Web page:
UKIP does. It is their policy to ban the wearing of the Burka and the Niqab in public places. The reason? It might make terrorists harder to identify. They say that they pose a threat to gender equality and they have no basis in Islam. Lets look at all of these arguments. Firstly that they make terrorists harder to identfy. So do Beards, wigs, dyed hair, coloured contact lenses, make up. If I was Osama Bin Laden and I wanted to use a woman to plant a bomb somewhere, I'd get her to beach her hair blond, wear blue contact lenses, a mini skirt, fish net stockings and a skimpy top. Who would get pulled over and searched a woman dressed like this or the one in the burka behind her? I've no idea how terrorists plan attacks, but I'd bet my bottom dollar that if they are seriously planning to smuggle expolsives or weapons, the last thing they'd do is want to draw attention to themselves by looking like Islamists. Then there is the argument that they pose a threat to gender equality. So do fishnet stockings, mini skirts, skimpy tops. If an alluringly dressed, scantily clad woman goes for an interview at a major bank, does she get taken as seriously as a woman in a smart business suit? That threatens her gender equality, but are UKIP clamouring for the banning of such attire? Then there is the argument that the Burka has no basis in Islam. So what? Why should whether something has a basis in Islam have any relevance to whether it should be banned or not? I'd have thought that this was the last reason UKIP of all people would quote for justifying a ban. As to the suggestion that Burkas endanger public safety, are UKIP going to ban football shirts for the same reason. As an example, if a group of blokes wearing Manchester United shirts enters many pubs in Liverpool on a Saturday night, or Celtic fans enter known Rangers pubs, violence is certain to ensue. Should we ban these tops?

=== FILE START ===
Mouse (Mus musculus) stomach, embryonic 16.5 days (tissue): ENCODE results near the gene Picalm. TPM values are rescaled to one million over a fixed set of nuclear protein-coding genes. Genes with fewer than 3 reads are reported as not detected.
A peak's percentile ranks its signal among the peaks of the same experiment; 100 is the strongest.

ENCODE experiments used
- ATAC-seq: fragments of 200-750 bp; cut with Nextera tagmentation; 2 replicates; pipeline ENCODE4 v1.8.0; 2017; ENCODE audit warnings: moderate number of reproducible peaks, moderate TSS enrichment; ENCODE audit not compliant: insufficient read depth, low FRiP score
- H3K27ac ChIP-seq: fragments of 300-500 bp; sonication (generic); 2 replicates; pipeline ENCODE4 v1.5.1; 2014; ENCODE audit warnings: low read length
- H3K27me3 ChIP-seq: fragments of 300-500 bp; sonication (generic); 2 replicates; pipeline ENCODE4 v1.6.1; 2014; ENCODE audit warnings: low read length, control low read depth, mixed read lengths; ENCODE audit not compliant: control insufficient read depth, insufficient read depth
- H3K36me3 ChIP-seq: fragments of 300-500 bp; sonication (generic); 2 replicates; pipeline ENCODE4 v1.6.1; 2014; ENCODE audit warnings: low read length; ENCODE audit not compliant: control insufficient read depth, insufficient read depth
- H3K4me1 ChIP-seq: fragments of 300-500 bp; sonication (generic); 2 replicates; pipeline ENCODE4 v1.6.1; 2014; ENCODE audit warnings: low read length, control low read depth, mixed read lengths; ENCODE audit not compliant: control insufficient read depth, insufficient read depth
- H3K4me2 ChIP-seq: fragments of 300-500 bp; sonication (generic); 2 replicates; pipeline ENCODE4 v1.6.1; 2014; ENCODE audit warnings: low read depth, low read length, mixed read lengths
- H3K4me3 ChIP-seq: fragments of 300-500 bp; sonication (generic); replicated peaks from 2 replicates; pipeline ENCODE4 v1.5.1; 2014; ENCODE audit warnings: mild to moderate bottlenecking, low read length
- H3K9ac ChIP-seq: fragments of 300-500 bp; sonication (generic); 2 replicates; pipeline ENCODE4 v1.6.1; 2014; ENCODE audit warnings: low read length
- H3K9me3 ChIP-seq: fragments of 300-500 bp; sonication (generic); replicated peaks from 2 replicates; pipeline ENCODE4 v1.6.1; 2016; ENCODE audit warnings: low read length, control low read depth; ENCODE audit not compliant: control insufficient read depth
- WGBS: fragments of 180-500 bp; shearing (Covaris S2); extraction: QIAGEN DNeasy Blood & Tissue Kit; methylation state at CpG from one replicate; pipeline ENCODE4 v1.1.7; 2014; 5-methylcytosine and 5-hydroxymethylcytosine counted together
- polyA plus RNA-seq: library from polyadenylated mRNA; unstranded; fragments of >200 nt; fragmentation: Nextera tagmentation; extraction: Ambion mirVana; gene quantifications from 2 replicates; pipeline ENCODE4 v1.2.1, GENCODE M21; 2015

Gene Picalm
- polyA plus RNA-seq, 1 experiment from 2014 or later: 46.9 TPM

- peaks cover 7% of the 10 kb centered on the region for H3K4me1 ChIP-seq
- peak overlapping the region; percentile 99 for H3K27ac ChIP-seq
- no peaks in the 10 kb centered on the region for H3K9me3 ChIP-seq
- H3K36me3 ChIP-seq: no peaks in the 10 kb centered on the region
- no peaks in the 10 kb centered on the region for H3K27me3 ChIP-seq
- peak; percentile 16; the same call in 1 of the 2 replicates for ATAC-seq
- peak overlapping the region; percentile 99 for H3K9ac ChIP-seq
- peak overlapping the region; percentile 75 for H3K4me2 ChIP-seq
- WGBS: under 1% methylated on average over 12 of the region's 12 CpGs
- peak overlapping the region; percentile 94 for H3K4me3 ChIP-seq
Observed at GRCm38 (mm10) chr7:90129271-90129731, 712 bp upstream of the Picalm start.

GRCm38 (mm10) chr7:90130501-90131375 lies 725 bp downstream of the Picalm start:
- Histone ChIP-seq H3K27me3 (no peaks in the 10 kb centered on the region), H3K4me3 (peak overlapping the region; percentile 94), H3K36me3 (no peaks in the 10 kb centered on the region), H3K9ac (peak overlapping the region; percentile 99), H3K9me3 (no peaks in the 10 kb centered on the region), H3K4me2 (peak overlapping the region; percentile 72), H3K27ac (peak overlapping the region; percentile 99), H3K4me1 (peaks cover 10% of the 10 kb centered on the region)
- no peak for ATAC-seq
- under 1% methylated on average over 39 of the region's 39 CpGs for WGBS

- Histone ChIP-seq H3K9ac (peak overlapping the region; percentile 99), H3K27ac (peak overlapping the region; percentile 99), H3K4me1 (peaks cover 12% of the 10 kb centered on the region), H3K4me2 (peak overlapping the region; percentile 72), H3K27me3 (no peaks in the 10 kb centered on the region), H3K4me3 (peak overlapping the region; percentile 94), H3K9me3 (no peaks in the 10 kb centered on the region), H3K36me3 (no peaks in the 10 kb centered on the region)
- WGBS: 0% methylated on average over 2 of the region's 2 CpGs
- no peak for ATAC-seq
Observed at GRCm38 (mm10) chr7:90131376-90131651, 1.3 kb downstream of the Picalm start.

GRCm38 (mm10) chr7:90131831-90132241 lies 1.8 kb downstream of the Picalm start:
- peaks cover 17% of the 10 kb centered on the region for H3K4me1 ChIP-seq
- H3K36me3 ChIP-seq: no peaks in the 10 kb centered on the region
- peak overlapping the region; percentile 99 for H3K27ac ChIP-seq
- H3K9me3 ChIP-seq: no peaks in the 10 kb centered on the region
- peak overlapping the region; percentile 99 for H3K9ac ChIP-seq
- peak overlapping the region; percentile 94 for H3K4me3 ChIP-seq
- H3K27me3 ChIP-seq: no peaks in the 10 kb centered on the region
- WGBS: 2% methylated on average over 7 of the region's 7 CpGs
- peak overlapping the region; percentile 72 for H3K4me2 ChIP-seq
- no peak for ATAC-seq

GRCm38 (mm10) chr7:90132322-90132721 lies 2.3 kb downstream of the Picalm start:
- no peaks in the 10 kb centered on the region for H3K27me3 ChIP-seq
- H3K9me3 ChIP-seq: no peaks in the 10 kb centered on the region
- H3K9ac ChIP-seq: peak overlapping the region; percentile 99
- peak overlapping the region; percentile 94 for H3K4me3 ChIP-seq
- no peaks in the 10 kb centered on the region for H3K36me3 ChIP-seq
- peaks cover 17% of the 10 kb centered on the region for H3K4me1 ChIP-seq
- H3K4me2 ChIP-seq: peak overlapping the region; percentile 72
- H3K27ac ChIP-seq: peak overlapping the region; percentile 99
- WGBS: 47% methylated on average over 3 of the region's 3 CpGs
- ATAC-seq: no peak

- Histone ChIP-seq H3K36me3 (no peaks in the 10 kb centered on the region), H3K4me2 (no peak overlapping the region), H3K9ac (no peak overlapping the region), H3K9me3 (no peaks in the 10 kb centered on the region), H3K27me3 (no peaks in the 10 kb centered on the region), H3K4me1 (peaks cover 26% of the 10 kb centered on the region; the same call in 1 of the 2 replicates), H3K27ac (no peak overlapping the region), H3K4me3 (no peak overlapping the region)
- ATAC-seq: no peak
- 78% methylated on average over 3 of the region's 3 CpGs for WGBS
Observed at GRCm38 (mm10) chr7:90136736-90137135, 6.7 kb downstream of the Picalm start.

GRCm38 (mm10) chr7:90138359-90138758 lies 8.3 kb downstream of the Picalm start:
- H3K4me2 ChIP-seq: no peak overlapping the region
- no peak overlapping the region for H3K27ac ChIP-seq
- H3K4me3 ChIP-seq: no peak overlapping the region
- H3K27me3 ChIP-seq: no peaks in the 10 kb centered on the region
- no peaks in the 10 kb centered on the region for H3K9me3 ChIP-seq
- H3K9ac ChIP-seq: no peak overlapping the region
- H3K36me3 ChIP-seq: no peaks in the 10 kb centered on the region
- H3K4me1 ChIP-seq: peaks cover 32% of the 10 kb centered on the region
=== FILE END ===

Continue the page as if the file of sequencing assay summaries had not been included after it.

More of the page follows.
UKIP's proposals are the thin end of a very fat wedge. Like many people, I really dislike seeing women in Burkas. I think it is an ugly and repressive look. Having said that I wouldn't want my local Imam telling me how to dress, so what right have I to tell anyone else what they should wear? Tolerance is one of Great Britain's biggest strengths. Any such move to tell people what they wear is a major step towards destroying this tradition.